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Shell Misadventures in the Arctic Region in Alaskan waters

EMAIL RECEIVED TODAY FROM SENIOR SHELL LAWYER/OFFICIAL: “The lack of a rebuttal from, or comment by, Shell does not in any way constitute an acceptance on Shell’s part of the accuracy of any of the points made by you whether now or in the future, and whether on this or on any other matter, and we continue to reserve our position accordingly in respect of those matters.”

MOST RECENT EMAIL CORRESPONDENCE, IN DATE/TIME ORDER, BETWEEN RETIRED SHELL INTERNATIONAL HSE GROUP AUDITOR, BILL CAMPBELL, AND MICHIEL BRANDJES, COMPANY SECRETARY & GENERAL COUNSEL CORPORATE, ROYAL DUTCH SHELL PLC. ALL COPIED TO JOHN DONOVAN

From: Bill Campbell
Sent: woensdag 27 maart 2013 22:25
To: Brandjes, Michiel CM RDS-LSC
Cc: [email protected]
Subject: as explained previously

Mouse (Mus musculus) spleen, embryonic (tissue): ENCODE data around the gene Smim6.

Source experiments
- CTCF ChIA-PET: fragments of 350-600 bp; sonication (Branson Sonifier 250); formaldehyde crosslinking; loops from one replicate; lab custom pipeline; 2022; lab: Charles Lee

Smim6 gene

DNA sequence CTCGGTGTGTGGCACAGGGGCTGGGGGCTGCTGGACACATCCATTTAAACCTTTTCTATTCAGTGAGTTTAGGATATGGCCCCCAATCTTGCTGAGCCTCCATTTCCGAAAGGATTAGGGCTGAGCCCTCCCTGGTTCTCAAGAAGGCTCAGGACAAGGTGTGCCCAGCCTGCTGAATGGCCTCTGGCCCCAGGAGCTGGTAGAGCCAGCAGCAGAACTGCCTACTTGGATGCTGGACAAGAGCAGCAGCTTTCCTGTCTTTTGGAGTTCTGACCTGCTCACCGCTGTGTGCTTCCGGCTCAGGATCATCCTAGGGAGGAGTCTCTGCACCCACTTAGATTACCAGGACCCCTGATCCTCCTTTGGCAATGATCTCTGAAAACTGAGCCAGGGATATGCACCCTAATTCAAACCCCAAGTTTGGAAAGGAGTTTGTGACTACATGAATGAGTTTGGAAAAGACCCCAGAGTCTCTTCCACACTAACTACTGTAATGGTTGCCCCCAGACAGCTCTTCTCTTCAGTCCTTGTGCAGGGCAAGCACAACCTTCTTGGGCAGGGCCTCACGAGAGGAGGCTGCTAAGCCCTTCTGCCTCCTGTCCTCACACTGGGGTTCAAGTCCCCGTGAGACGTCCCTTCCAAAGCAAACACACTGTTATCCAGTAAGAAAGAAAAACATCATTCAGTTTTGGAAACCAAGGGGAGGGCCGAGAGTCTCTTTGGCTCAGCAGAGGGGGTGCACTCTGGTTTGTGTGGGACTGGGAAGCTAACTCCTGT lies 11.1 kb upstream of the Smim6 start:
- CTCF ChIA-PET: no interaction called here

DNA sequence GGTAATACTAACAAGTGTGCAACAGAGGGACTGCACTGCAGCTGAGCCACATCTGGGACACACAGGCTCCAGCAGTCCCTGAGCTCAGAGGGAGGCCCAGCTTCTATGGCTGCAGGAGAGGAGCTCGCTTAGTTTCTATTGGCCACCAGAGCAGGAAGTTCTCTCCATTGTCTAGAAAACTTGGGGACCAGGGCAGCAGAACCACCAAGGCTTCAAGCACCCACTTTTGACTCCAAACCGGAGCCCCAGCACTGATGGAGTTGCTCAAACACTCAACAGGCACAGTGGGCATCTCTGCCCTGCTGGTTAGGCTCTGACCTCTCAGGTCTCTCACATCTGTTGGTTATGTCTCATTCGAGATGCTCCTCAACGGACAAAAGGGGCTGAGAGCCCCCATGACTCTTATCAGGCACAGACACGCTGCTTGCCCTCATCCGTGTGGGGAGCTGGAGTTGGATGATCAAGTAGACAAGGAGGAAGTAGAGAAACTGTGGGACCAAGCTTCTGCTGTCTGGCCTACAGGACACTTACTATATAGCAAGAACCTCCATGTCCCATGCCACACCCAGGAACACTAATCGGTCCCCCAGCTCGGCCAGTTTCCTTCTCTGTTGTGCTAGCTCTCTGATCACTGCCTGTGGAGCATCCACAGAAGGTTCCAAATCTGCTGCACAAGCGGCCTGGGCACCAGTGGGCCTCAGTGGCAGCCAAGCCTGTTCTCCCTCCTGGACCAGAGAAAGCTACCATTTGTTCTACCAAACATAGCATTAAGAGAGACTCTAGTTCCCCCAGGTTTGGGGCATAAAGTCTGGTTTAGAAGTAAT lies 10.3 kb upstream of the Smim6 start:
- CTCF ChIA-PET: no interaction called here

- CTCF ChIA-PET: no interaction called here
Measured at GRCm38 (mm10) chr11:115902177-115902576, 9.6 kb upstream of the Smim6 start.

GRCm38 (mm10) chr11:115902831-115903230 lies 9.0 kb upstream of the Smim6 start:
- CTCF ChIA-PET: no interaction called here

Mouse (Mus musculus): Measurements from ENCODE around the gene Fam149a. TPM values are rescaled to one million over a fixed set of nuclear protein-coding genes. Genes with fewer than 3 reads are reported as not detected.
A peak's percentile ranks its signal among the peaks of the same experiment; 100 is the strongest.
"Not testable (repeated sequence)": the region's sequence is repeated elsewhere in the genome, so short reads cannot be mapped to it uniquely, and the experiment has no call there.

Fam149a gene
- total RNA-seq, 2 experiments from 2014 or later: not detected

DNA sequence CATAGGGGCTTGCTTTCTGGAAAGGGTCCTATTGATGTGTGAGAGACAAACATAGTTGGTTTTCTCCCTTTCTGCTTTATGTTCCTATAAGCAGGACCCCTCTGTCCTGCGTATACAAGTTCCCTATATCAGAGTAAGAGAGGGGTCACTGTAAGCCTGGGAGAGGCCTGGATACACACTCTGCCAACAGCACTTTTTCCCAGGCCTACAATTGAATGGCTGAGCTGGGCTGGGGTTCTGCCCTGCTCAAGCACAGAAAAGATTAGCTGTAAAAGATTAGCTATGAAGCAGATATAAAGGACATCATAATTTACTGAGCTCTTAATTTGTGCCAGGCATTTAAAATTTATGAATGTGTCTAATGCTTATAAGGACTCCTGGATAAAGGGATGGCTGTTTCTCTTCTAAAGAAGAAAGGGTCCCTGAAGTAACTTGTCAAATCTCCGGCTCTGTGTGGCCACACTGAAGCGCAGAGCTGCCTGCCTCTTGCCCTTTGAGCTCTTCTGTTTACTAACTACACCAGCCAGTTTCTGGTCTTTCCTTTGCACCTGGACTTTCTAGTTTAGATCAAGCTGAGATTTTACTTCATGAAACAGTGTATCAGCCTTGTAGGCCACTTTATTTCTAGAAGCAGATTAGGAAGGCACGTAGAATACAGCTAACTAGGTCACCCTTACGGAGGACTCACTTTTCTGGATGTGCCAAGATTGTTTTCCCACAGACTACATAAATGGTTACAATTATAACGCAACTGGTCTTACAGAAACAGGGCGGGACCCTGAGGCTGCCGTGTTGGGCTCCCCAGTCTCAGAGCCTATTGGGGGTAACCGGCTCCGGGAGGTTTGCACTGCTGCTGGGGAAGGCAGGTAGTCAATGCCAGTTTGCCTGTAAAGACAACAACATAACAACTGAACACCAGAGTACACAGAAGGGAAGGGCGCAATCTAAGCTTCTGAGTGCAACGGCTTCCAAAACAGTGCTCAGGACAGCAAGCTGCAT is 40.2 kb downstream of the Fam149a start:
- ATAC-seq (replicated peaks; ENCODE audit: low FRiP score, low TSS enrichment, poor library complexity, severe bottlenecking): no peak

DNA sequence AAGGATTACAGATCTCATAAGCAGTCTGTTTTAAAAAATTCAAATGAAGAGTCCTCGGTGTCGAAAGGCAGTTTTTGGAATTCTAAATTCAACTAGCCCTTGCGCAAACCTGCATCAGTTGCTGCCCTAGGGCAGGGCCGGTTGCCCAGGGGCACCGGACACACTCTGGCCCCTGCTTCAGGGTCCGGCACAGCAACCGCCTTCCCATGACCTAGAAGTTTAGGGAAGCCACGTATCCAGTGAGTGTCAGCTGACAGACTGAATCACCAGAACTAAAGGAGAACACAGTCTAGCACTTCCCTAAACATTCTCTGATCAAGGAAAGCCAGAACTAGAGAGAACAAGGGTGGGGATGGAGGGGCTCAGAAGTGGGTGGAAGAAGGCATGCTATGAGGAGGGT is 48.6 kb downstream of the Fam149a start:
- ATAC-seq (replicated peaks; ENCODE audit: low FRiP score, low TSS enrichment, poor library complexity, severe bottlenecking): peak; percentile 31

John

Mr Brandjes apparently has no problems with the publication of the following,  you are free to do so if you see fit

Dear Mr Brandjes – Misadventures in the Arctic Region in Alaskan waters

The US Dept of Interior report recommends that Shell apply strong management of its present and future management of drilling in the Arctic region.  As Company Secretary, a man for whom the use and definition of English grammar may be important the converse of strong is weak, or lets say ineffective in a Shell terminology that we both understand.  We understand RDS accepts the findings in the Dept of Interior report in fact the DOI makes clear in said report that Shell fully co-operated in the formulation of the report.